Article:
As part of the program, 1-800-Contacts created a formalized pathway for employees from across the business to join the company’s technology organization. As a result, the company has been able to create new career pathways for top performers, retain institutional knowledge and create a new pool of candidates to address tech worker shortages. The company is taking call-center employees that are brought into the company culture and turning them into software engineers and IT experts.
One of the most common themes we see when working with companies looking to develop their workforce is that technology innovation is changing so rapidly that it’s difficult for tech teams to keep pace. The most successful companies counter this by developing a culture focused on skill development that maps to their organizational goals.
Accenture recognized the pace of tech innovation and the need to build technology acumen across its organization. Accenture partnered with Pluralsight to develop its “Technology Quotient,” or TQ program, to address skills and knowledge gaps and ensure its teams had the tools to get the most out of technology. TQ helps build tech fluency across the organization and keeps all team members (tech and non-tech) engaged and up to speed on the rapidly changing tech landscape.

Since its launch less than two years ago, Accenture has used TQ to upskill more than 100,000 people. And it’s accomplished this incredible feat in a remote work environment. The program’s customized learning paths allow for collaboration between team members at different levels, helping to grow tech skills at scale within the organization.
One of the biggest lessons that we’re learning as companies vie for top tech talent is that technologists want to feel engaged and have the tools and programs at their disposal to grow. Tech workers feel more engaged when they’re given opportunities to learn and develop. Pluralsight’s recent State of Upskilling report indicated that more than half of the technologists surveyed value opportunities to grow professionally more than they value competitive compensation.
When workers aren’t engaged, companies can suffer the consequences. Workers with greater institutional knowledge are harder to replace and losing them can derail project timelines and product launches. Losing a technical or senior employee can cost up to 150% of that employee’s salary, according to Built In.
Manulife is a shining example of an organization that embraced a culture of upskilling to keep its technology teams happy and engaged while driving innovation. Manulife is working to break down the “myth” that top talent comes only in the form of the “7-year veteran engineer.” Instead, it wants to be an example: that you can hire junior talent, grow that talent within your organization and create a talent pipeline that serves the business for years to come. The company created several programs to assist its 10,000 engineers as they develop the technology acumen and skills they need to accomplish the company’s most important technology initiatives. These programs include a comprehensive upskilling program as well as an onboarding process that they call “Manulife University,” which helps get their new tech talent up to speed quickly.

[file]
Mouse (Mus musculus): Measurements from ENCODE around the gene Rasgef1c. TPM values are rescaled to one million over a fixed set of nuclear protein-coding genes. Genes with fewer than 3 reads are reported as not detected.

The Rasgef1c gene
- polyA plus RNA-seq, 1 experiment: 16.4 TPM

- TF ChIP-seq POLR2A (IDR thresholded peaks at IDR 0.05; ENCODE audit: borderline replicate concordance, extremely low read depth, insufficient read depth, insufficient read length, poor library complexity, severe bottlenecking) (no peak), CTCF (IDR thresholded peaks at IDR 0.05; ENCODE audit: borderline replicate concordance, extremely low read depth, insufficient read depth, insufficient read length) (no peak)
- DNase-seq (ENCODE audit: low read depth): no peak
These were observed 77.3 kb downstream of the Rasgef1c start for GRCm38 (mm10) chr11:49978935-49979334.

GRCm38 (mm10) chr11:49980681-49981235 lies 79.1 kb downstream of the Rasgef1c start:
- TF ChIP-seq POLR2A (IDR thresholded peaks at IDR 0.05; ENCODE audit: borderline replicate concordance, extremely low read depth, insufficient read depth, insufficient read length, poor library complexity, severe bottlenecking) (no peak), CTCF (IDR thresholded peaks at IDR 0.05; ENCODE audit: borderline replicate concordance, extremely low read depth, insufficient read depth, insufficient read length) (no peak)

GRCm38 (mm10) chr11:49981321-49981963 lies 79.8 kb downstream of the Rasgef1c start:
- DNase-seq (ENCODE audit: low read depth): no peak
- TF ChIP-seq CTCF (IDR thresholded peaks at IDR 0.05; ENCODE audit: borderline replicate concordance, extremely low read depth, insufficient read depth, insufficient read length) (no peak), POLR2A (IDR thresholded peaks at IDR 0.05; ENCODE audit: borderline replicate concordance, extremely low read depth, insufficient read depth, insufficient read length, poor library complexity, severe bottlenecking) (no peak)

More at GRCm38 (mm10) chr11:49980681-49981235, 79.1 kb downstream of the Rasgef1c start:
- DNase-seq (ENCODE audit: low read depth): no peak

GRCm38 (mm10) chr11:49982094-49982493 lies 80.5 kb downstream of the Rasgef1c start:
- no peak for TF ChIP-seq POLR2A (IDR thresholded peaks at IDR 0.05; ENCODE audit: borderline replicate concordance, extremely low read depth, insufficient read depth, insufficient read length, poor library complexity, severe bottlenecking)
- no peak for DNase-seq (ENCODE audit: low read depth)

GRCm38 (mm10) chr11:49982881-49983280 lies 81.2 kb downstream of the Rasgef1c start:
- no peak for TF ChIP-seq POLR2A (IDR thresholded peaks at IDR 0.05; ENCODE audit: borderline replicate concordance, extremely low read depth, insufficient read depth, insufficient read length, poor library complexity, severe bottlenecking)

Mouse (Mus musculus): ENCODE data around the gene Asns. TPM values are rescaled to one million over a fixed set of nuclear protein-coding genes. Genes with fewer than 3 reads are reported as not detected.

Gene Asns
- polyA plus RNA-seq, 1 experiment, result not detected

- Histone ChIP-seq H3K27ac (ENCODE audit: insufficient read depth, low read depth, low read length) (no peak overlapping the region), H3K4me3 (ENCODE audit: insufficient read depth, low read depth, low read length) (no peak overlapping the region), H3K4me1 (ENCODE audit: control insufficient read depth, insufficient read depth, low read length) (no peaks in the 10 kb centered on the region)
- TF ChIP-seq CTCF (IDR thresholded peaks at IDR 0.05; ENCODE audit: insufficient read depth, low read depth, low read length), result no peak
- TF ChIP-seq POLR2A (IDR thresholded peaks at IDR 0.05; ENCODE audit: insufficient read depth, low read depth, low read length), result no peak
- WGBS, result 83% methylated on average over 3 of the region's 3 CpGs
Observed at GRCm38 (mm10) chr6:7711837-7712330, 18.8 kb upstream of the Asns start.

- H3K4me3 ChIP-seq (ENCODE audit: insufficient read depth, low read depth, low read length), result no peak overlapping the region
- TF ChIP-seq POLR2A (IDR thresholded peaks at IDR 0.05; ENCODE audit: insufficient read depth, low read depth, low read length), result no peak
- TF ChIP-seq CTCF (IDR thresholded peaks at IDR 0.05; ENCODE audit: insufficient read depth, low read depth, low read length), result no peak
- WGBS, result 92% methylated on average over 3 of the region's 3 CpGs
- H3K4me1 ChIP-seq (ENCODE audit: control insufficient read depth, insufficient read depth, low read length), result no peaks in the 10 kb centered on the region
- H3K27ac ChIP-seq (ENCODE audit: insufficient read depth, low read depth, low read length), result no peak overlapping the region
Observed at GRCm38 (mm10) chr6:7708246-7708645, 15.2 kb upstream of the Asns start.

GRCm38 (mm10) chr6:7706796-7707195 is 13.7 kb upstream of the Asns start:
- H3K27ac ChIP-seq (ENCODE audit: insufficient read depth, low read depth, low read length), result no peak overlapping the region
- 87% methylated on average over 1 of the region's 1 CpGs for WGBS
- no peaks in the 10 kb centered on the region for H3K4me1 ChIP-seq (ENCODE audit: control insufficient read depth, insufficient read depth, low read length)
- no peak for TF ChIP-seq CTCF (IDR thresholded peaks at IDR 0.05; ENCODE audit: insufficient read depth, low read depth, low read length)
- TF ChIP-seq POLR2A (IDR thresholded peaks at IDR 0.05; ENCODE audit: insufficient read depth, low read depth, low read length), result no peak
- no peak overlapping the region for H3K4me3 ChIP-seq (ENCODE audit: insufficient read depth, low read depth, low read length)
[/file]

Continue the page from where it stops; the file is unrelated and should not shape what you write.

During the onboarding process, Manulife measured the time it took for its engineers to get up to 100 lines of code. It saw that engineers who were able to get up to speed more quickly reported higher job satisfaction and generated more referrals for new talent.
These companies exemplify how to address one of the biggest problems in our industry. As organizations grapple with finding tech talent in a market that has too few qualified candidates to fill roles, resourceful organizations understand that if you can’t find it, you must build it. It’s these organizations that will win as we push into an increasingly digital world.
A proposed federally funded cloud for AI research was expected by some to be a resource for academics. Now, in addition to likely involvement by the top commercial cloud providers, The National AI Research Resource might be available to private-sector startups too.
Just who will get to use the NAIRR remains in question.
Kate Kaye is an award-winning multimedia reporter digging deep and telling print, digital and audio stories. She covers AI and data for Protocol. Her reporting on AI and tech ethics issues has been published in OneZero, Fast Company, MIT Technology Review, CityLab, Ad Age and Digiday and heard on NPR. Kate is the creator of RedTailMedia.org and is the author of “Campaign ’08: A Turning Point for Digital Media,” a book about how the 2008 presidential campaigns used digital media and data.